Still reeling from the breakup with Gary Cooper, Patricia Neal was temporarily suspended by Warner Brothers after refusing to appear in a western with Randolph Scott, prompting her to leave Hollywood and return once again to the New York stage for a brief time as she tried to pull her life together. However, Patricia Neal would return to Hollywood by the middle of 1951 where she made a string of pictures, including the sci-fi classic The Day the Earth Stood Still with Michael Rennie. In that film she uttered one of the most famous lines in science fiction history – “Klaatu barada nikto!”
Despite her inability to keep up with the glamour girls of Hollywood, Patricia Neal had something that most of the Hollywood starlets didn’t have. Raw talent. Thus, as the 1950’s continued Neal left the glamour girl image that never quite worked for her behind and took on more character parts which better suited her talents. In 1957 she proved the power of her tlaents when she played opposite of Andy Griffith in Eliza Kazan’s post On the Waterfront film A Face in the Crowd, and gave an almost disturbing performance as a high class older woman who keeps George Peppard in her “service” in Breakfast at Tiffanies.
By the early 1960s Neal became a regular in live television and anthology programs such as Playhouse 90, Matinee and Studio One. It was during this period that she met British author Roald Dahl who wrote such bizarre children’s classic such as James and the Giant Peach, Charlie and the Chocolate Factor and Matilda. Although she said later in life that she was never in love with Dahl, she had a respect for him and wanted children. The pair married and had five children together. However, motherhood would prove to be a source of both joy and great pain for Neal. Tragedy struck Neal’s life when a carriage containing her four month son was struck by a New York taxi cab. Her son lived, but suffered massive brain damage. Two years later her seven year old daughter died from a severe case of measles. In order to deal with her pain Neal kept working and took no time off of her career. This would lead to her greatest achievement in Hollywood when she won the 1963 Oscar for Best Actress for her role in Hud opposite PauL Newman.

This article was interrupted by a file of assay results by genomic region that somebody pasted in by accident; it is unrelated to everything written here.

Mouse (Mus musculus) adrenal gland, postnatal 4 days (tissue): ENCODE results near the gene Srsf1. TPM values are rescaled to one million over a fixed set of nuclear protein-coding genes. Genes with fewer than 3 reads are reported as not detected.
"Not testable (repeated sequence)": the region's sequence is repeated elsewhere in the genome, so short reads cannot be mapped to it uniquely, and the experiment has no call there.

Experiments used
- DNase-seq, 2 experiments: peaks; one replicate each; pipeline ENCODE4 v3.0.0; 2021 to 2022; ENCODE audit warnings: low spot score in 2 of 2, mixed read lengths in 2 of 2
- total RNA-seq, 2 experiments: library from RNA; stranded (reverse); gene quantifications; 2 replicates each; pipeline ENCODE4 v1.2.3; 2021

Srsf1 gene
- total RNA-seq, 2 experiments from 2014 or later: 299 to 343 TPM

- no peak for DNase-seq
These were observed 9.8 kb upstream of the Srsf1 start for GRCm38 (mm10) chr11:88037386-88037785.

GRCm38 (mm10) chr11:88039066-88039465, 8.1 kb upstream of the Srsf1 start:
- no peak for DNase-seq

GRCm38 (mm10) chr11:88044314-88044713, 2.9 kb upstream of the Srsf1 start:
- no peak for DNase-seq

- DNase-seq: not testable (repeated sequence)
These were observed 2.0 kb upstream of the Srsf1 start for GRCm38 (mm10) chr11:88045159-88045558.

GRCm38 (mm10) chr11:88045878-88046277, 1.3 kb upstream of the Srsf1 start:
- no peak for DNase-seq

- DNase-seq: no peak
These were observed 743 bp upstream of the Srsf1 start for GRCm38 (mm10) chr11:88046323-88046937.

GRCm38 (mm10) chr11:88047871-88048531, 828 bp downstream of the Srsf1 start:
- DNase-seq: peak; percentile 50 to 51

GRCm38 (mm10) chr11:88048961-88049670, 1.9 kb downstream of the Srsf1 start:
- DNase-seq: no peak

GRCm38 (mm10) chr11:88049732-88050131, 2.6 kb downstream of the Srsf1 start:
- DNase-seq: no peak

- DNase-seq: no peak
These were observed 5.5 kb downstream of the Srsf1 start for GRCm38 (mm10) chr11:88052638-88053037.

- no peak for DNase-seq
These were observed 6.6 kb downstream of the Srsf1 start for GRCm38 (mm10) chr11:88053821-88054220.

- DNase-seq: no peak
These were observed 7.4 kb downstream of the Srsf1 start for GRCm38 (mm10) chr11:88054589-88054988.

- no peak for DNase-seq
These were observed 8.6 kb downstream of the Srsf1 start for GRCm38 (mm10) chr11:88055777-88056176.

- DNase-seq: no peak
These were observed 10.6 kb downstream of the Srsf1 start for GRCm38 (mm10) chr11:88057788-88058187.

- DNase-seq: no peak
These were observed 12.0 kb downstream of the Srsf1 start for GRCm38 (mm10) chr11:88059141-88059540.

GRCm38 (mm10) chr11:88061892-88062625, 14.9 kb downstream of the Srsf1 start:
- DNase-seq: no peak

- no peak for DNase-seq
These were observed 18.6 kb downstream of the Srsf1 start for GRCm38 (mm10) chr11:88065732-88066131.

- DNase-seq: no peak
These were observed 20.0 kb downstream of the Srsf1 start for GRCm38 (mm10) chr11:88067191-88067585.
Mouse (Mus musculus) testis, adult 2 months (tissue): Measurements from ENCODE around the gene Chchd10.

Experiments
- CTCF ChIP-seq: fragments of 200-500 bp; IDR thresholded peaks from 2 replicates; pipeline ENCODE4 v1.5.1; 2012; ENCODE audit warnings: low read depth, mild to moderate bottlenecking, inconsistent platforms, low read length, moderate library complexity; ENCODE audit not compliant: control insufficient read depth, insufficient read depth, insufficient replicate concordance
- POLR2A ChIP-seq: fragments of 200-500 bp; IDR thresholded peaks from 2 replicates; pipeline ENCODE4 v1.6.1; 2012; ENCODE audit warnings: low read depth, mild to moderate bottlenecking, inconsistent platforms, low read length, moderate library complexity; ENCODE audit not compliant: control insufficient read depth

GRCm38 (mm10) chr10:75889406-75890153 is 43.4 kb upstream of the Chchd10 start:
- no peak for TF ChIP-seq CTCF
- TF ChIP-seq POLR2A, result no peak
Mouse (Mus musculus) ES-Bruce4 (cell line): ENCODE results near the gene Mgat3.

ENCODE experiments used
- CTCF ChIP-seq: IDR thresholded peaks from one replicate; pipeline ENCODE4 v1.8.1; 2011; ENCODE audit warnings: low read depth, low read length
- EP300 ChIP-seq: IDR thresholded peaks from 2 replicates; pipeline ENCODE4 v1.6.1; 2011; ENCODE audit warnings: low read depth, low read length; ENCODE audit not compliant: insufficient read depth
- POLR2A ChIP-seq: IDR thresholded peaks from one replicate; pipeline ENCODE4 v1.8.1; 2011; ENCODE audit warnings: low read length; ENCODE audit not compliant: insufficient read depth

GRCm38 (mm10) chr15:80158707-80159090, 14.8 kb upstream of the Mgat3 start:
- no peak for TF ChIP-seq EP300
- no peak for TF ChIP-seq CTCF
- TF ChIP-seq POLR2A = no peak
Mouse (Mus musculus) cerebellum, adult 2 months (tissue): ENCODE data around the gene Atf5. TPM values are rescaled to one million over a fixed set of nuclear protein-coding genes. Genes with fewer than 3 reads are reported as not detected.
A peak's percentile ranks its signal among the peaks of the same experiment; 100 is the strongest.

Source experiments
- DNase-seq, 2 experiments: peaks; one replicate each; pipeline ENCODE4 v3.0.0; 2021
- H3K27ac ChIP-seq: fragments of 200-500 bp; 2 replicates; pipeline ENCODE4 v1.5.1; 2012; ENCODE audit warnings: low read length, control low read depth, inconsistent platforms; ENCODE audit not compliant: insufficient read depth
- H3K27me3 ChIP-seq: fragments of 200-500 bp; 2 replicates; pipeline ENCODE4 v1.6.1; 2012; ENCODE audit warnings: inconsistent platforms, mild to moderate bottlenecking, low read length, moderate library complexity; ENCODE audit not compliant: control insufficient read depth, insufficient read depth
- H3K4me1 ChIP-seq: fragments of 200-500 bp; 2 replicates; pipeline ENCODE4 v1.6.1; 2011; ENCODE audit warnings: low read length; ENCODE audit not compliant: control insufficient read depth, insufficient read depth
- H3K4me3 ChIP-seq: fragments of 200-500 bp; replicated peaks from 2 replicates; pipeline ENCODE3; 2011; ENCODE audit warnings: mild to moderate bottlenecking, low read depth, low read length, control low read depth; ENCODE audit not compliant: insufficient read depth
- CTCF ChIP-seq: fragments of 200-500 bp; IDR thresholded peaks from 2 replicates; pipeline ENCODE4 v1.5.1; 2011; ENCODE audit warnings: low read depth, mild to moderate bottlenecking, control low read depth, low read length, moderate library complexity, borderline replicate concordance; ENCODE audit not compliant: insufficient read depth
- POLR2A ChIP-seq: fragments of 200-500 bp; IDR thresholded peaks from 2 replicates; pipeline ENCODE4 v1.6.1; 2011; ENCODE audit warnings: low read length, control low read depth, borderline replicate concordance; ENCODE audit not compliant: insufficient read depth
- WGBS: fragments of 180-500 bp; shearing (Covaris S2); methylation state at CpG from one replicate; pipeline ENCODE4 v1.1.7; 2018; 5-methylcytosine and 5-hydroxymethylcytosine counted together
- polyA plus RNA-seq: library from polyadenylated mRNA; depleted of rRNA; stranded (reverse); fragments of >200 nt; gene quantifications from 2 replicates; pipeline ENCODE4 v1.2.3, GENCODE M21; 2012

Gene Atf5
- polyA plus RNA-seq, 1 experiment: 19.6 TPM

Back on top of her game and more popular then ever, once again the cruel hands of fate knocked Neal to the ground when in 1965 she suffered a series of crippling strokes that left her in coma. Pregnant at the time, Variety reported Neal’s death and rumors of Patricia Neal’s fate began to flourish. Although she was not expected to live, Neal awoke from her coma nearly three weeks later and, miraculously, her unborn baby was still healthy. Unfortunatly the same could not be said for Neal. Paralyzed on the left side of her body, partially blind, suffering of amnesia and unable to speak, Patricia Neal was only a shadow of the woman that she once was. After months in hospital Neal was released in the care of Roald Dahl, and was brought to his estate in England. Dahl dedicated himself to getting Neal back to full health, bringing therapists and specialists to the house daily to work with a severely crippled and depressed Neal. Later she would say “I loathed life when I first went back to England. I had exercises to do every day. My husband had people coming in to teach me — three a day. I wanted to commit suicide, but I didn’t know how.” Finally, in November 1966 Neal came to an epiphany and decided to live again and strove to regain her independence. By 1967 Neal was back on her feet and made her first public appearance when she gave a speech at a New York benefit for Brain Injured Children before an audience of two thousand guests. Once unable to walk, talk or write, Patricia Neal had come back from the brink of oblivian. Her recovery was a miracle.